To explain the steps that Claudia and her brother, Jamie, took to avoid being noticed by the museum guards, take a look at the parts that articulate the ways in which the siblings were able to evade detection from the security apparatus of New York City’s famous Metropolitan Museum of Art (the Met). In other words, review the passages that show how Claudia and Jamie managed to sleep in the museum without the Met security guards finding out.
What Claudia did first was form a plan. She did not run away from her allegedly ungrateful parents without forethought. She critically considered where she would escape, the brother she would take with her, and the sacrifices she would have to make (e.g., no more hot fudge sundaes). If Claudia had not taken the step to carefully think through her flight, it’s unlikely that she and Jamie would have lasted on their own for as long as they did.
As for the specific steps, one step involves an assumption. Claudia correctly guessed that no one would think it was odd for her and her younger brother to wander around the museum. As the narrator, Mrs. Basil E. Frankweiler, says, “After all, about a thousand school children visit the museum every day.”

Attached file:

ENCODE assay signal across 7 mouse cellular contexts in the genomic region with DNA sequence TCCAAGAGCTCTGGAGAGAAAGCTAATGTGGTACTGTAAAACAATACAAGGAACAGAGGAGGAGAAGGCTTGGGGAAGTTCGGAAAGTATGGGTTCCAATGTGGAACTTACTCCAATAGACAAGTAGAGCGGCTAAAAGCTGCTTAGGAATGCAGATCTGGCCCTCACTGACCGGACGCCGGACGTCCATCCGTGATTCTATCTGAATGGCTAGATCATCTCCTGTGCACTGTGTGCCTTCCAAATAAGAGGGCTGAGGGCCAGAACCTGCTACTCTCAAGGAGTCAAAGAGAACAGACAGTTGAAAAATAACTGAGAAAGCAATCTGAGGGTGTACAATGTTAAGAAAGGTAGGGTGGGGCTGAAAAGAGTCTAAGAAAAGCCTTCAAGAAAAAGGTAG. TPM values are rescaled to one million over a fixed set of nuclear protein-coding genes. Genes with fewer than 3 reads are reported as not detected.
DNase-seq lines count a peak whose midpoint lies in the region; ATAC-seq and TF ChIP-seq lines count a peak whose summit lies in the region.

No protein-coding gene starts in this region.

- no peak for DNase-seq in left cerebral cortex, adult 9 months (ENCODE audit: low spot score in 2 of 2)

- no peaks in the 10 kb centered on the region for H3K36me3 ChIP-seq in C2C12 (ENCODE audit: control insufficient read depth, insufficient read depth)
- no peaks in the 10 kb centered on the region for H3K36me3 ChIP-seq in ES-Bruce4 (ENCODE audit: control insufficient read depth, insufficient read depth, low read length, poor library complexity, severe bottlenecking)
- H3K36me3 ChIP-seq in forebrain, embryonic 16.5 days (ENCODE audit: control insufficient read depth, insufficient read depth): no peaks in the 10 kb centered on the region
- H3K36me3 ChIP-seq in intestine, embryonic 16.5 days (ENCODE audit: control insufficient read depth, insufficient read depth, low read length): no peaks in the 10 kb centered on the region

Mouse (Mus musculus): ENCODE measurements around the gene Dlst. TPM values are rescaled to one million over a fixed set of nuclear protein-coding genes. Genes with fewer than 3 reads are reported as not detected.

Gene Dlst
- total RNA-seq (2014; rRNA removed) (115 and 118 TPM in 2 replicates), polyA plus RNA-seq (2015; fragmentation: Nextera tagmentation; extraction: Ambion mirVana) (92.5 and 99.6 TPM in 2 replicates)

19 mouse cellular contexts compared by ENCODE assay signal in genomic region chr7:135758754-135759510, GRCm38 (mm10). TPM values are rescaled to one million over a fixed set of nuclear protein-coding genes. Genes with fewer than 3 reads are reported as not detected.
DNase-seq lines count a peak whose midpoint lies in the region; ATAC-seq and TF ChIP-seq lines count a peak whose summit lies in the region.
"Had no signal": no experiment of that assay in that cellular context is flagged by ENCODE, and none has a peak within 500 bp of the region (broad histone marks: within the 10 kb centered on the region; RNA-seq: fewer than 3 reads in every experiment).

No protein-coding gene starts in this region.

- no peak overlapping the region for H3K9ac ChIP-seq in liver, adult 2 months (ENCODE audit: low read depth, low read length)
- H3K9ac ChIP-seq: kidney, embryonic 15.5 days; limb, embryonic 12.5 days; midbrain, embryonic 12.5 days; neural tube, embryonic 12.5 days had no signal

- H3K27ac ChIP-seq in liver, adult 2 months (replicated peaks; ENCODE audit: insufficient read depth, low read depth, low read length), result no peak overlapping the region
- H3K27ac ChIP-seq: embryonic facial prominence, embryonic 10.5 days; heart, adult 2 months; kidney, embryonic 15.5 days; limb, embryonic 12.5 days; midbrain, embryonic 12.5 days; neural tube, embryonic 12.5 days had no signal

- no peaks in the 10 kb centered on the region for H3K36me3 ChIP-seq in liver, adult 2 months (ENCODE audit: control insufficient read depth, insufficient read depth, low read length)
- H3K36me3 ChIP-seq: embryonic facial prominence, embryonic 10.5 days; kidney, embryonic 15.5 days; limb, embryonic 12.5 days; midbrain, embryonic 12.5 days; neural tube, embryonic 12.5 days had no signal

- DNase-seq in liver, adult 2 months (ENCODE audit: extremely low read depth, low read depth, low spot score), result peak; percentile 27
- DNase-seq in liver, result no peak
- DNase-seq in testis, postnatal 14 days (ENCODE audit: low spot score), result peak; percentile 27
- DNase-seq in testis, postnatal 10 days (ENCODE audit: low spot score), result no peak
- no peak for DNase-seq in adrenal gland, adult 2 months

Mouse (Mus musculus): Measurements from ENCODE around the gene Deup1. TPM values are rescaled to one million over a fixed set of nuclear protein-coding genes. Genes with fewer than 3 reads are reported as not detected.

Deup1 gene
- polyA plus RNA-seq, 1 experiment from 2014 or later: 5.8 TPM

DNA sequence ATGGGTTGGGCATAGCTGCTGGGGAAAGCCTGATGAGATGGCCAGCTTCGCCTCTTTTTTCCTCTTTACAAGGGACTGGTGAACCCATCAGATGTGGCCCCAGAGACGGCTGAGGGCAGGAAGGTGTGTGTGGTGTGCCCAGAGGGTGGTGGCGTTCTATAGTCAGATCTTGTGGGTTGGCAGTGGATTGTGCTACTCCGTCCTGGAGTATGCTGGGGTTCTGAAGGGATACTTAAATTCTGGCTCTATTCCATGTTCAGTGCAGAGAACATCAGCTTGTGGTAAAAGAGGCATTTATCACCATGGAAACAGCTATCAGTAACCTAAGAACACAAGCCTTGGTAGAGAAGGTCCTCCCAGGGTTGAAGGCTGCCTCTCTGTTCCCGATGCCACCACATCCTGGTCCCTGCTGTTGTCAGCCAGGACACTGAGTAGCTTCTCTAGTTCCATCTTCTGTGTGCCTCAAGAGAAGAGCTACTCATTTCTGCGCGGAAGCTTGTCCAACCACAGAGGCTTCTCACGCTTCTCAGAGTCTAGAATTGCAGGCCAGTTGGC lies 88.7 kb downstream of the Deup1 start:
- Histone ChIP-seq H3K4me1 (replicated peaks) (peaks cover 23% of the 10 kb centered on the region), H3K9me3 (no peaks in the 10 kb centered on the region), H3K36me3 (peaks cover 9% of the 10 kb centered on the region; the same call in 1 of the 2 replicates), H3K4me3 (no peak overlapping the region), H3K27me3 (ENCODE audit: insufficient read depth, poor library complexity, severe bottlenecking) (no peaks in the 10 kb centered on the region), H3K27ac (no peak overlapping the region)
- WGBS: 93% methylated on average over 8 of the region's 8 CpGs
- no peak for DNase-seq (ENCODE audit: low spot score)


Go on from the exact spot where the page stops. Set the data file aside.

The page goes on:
Another key step relates to how the guards deal with the museum goers. They note the people entering but they don’t check the people leaving. When Claudia and Jaime would leave and return before closing time, they’d tell the guard they were just meeting their mother so that they didn’t have to check their things or be counted in any kind of officious way.
A third crucial step links to the bell. The bell sound means that the Met will close in five minutes. To conceal themselves, Claudia and Jamie took up residence in the applicable bathrooms until they were sure that everyone had gone and that they were the only two people left.